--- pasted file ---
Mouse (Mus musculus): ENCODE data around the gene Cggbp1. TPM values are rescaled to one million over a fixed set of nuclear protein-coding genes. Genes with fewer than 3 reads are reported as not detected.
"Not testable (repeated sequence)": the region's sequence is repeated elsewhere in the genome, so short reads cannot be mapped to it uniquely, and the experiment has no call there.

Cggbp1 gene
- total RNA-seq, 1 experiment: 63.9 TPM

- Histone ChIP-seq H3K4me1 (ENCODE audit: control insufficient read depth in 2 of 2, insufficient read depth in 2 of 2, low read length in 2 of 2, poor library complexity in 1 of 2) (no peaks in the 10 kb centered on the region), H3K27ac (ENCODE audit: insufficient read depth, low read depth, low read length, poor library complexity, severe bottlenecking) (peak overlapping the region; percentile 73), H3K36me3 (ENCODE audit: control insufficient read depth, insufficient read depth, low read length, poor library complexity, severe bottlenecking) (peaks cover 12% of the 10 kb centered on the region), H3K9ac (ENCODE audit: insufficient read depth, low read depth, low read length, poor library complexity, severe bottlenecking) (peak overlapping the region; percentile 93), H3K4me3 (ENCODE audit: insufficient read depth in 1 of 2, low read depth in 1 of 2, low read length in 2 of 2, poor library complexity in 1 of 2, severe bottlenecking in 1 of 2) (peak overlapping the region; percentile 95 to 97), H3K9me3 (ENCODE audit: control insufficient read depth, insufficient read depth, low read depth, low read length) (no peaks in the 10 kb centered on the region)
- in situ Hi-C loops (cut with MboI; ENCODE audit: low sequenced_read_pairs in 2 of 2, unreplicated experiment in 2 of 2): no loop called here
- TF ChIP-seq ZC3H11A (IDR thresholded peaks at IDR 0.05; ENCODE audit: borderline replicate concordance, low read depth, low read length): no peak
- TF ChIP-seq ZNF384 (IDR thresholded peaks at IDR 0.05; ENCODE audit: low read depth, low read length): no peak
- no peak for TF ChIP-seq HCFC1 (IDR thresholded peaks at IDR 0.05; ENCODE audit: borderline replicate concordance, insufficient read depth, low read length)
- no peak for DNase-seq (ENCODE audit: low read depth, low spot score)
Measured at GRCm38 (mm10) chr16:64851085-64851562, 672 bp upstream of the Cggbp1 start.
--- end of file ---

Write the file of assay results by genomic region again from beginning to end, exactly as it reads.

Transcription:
Mouse (Mus musculus): ENCODE data around the gene Cggbp1. TPM values are rescaled to one million over a fixed set of nuclear protein-coding genes. Genes with fewer than 3 reads are reported as not detected.
"Not testable (repeated sequence)": the region's sequence is repeated elsewhere in the genome, so short reads cannot be mapped to it uniquely, and the experiment has no call there.

Cggbp1 gene
- total RNA-seq, 1 experiment: 63.9 TPM

- Histone ChIP-seq H3K4me1 (ENCODE audit: control insufficient read depth in 2 of 2, insufficient read depth in 2 of 2, low read length in 2 of 2, poor library complexity in 1 of 2) (no peaks in the 10 kb centered on the region), H3K27ac (ENCODE audit: insufficient read depth, low read depth, low read length, poor library complexity, severe bottlenecking) (peak overlapping the region; percentile 73), H3K36me3 (ENCODE audit: control insufficient read depth, insufficient read depth, low read length, poor library complexity, severe bottlenecking) (peaks cover 12% of the 10 kb centered on the region), H3K9ac (ENCODE audit: insufficient read depth, low read depth, low read length, poor library complexity, severe bottlenecking) (peak overlapping the region; percentile 93), H3K4me3 (ENCODE audit: insufficient read depth in 1 of 2, low read depth in 1 of 2, low read length in 2 of 2, poor library complexity in 1 of 2, severe bottlenecking in 1 of 2) (peak overlapping the region; percentile 95 to 97), H3K9me3 (ENCODE audit: control insufficient read depth, insufficient read depth, low read depth, low read length) (no peaks in the 10 kb centered on the region)
- in situ Hi-C loops (cut with MboI; ENCODE audit: low sequenced_read_pairs in 2 of 2, unreplicated experiment in 2 of 2): no loop called here
- TF ChIP-seq ZC3H11A (IDR thresholded peaks at IDR 0.05; ENCODE audit: borderline replicate concordance, low read depth, low read length): no peak
- TF ChIP-seq ZNF384 (IDR thresholded peaks at IDR 0.05; ENCODE audit: low read depth, low read length): no peak
- no peak for TF ChIP-seq HCFC1 (IDR thresholded peaks at IDR 0.05; ENCODE audit: borderline replicate concordance, insufficient read depth, low read length)
- no peak for DNase-seq (ENCODE audit: low read depth, low spot score)
Measured at GRCm38 (mm10) chr16:64851085-64851562, 672 bp upstream of the Cggbp1 start.